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I have a pointer array of a custom Vector typedef (just 3 floats). I'm writing a Wavefront object loader and I want to be able to add to an array of these vectors whenever a vertex row in the file is encountered. My problem at the moment is allocating memory for the new vector.


typedef struct
    float x;
    float y;
    float z;

Parsing the line and saving in memory

Vector *verticies;

Vector tmp;
verticies = new Vector;

long endPtr = sizeof(verticies);

sscanf(line, "v %f %f %f", &verticies[endPtr].x, &verticies[endPtr].y, &verticies[endPtr].z);


There are eight vertices in the .obj file and the output of sizeof(verticies) shows 8 all the time. The problem with the code above is that the new vertex is given to the last element in *verticies, so my question is; ** how do I add elements to the end of a pointer array dynamically?**

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Hi, are you sure the C++ tag is appropriate here? The only C++ thing I can see is operator new. Everything else is pure C. – pmr Jul 30 '11 at 14:03
Then yes, it is. This is also wrapped in a class. – Bojangles Jul 30 '11 at 14:04
Wrapping something in a class doesn't make it C++, it makes it C with classes. ;) – pmr Jul 30 '11 at 14:16

4 Answers 4

up vote 1 down vote accepted

You are allocating space for exactly one Vector struct.

sizeof(vertices) will be the size of a pointer on your machine and is absolutely meaningless here.

sscanf(line, "v %f %f %f", &(verticies->x), &(verticies->y), &(verticies->z));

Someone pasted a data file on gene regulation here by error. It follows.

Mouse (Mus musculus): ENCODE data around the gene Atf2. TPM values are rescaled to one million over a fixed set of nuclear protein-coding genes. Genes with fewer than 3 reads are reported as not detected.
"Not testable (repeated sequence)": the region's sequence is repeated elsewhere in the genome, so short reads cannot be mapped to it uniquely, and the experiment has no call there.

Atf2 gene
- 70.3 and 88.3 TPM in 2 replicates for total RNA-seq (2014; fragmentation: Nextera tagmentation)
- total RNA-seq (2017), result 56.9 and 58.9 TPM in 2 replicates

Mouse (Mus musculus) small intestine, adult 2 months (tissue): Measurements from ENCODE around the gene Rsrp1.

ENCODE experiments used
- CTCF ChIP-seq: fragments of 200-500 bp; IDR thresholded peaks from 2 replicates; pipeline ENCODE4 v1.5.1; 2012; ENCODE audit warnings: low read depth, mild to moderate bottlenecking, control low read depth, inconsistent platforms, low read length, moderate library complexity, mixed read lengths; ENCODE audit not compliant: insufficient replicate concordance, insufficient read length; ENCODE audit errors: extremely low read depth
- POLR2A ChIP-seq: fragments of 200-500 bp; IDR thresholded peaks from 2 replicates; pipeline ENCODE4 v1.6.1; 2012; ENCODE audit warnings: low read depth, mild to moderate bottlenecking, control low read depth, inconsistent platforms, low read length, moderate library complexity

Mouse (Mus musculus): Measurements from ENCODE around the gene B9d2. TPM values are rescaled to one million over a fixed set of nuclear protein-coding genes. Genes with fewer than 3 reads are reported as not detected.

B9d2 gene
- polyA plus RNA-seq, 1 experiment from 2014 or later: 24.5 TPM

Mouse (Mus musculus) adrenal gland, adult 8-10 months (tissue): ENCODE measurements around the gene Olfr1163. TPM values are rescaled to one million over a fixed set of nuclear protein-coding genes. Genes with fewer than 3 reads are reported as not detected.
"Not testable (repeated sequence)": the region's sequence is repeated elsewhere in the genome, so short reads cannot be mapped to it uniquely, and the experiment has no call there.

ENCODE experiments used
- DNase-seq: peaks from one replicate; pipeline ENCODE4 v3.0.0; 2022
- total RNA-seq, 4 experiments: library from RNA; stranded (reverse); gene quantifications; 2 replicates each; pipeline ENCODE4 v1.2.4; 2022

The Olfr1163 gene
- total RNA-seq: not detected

is going to do what you need. But this only enabling you to read in a single Vector. You either need to allocate enough space (as many vectors as you have lines) and use a for loop to match the line with the offset in the array.

But you really should be using std::vector and a std::ofstream.

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I'm going to mark this as the correct answer, but I've decided to move to std::vector in lue of yours and others advice. Thanks for your help. – Bojangles Jul 30 '11 at 23:28

always gives 8, because it is a pointer, size of pointer on your environment is 8.

It does not mean you have 8 vertices.

If you want array of Vector of 8 items, you need to do:

Vector verticies[8];

If you do not know how many Vector items you need to use at compile time you should use,

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You should be using a std::vector for this. (Or some other standard container.)

Nothing in your code contains an array of pointers. All you have is a pointer to a single Vector item that you created with new Vector.

sizeof(vertices) will give you the size of vertices which is a Vector*. So sizeof(vertices) will always return whatever the size of a pointer is on your platform.

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If OP already knows the size of number of elements at compile time, s/he need not use std::vector at all, a simple array would suffice. – Alok Save Jul 30 '11 at 14:18
"I want to be able to add to an array of these vectors whenever a vertex row in the file is encountered" - I don't think s/he does – Mat Jul 30 '11 at 14:20
He doesn't :-) I wrote a loader before that iterated through the file once to count the number of verticies, faces, etc, allocated the correct amount of memory and then went through it again loading the data into RAM. Less than ideal, which is why I asked my question. – Bojangles Jul 30 '11 at 23:41
Vector *verticies;
verticies = new Vector;

First of all, verticies is not an array of pointers of type Vector. It's just a pointer to Vector. So, when ever you creating a instance, vecticies is pointing to it. Leaving the last instance it was pointing to behind causing memory leak. If you need array of pointers, then it would be -

Vector *verticies[constant];

Since you tagged C++, std::vector is apt for your program.

std::vector <Vector> verticies ;

Now, do a push_back operation for each instance you create.

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